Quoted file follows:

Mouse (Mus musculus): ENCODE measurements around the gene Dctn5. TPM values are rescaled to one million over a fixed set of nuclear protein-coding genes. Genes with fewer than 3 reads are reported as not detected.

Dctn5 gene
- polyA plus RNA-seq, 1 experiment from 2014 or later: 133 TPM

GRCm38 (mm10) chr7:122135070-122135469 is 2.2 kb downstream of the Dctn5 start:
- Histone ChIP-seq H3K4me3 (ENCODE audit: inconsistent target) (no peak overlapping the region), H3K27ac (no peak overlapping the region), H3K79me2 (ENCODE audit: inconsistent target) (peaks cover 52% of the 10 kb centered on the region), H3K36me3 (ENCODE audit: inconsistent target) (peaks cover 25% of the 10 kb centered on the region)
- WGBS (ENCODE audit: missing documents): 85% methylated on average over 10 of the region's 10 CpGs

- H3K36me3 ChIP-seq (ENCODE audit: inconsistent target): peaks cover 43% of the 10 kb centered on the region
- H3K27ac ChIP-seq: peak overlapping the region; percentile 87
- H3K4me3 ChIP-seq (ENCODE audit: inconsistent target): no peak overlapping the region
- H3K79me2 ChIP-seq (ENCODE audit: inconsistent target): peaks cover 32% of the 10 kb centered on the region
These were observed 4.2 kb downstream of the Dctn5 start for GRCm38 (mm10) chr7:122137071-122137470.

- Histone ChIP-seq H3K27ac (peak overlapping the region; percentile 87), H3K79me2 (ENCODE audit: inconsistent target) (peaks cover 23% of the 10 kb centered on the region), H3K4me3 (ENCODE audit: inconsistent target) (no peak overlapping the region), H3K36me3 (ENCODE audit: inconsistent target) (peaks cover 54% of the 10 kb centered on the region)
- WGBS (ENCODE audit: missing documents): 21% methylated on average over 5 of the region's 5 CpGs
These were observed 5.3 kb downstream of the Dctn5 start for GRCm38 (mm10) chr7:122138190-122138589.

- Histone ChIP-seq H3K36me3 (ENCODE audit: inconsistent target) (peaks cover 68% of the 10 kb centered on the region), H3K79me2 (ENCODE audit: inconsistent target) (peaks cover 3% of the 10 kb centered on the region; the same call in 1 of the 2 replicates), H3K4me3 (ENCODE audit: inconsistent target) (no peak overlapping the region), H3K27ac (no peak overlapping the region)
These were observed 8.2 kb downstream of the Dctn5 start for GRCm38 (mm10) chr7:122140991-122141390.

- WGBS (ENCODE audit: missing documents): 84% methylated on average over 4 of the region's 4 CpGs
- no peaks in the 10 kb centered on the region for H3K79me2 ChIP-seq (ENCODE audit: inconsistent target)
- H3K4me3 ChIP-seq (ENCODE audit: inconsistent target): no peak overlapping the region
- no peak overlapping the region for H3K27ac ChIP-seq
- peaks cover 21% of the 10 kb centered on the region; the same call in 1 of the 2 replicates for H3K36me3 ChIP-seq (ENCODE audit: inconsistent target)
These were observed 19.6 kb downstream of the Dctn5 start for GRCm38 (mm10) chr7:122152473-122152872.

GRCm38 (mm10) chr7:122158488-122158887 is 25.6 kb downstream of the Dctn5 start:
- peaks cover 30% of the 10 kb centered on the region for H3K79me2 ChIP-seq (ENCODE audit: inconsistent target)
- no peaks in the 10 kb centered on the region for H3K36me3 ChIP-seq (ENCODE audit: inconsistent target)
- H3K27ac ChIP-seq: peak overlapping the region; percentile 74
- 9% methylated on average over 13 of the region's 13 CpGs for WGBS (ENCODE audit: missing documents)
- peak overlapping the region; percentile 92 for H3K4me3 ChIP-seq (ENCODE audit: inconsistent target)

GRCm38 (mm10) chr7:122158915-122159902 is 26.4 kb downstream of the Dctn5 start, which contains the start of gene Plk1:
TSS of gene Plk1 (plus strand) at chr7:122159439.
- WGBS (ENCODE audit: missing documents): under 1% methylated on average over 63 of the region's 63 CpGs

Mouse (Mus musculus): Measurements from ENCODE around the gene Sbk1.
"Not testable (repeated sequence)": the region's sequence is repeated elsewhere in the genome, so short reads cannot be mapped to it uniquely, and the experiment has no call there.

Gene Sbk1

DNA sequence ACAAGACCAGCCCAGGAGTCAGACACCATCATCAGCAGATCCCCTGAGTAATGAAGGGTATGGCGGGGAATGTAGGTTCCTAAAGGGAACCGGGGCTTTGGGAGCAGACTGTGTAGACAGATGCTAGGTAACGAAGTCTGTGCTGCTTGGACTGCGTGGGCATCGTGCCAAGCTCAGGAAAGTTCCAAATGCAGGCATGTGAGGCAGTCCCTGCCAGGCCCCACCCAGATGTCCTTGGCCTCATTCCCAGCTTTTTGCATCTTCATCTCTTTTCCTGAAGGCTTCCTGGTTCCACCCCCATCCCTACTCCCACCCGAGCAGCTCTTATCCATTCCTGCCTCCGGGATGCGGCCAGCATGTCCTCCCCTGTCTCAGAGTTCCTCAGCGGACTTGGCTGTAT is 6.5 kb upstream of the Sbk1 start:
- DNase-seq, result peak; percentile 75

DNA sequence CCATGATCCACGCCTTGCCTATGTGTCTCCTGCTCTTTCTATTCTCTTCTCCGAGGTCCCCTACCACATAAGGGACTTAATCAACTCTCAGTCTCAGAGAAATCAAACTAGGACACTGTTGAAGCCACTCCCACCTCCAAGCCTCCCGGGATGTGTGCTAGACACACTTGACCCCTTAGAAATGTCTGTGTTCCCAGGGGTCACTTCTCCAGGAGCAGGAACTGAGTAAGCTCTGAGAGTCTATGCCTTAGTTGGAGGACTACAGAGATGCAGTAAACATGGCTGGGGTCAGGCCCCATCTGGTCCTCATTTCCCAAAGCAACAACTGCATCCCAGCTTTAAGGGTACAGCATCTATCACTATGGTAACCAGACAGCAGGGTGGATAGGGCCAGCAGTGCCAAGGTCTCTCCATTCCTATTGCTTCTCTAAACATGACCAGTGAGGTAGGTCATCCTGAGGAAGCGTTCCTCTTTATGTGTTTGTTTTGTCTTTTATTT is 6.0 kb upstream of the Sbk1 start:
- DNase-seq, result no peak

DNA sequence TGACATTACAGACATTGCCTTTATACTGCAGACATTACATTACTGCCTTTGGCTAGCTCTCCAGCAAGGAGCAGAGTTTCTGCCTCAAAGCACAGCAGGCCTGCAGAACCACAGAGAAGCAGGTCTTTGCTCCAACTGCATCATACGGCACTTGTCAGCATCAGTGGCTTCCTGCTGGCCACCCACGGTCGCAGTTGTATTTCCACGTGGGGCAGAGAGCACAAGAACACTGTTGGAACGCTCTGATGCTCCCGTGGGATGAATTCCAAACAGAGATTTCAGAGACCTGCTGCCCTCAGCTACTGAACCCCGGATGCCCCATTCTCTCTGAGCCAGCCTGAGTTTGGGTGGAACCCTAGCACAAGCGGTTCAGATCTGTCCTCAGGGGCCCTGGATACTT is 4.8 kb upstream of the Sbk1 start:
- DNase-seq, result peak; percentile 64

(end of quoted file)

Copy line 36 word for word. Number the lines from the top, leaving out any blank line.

- DNase-seq, result peak; percentile 75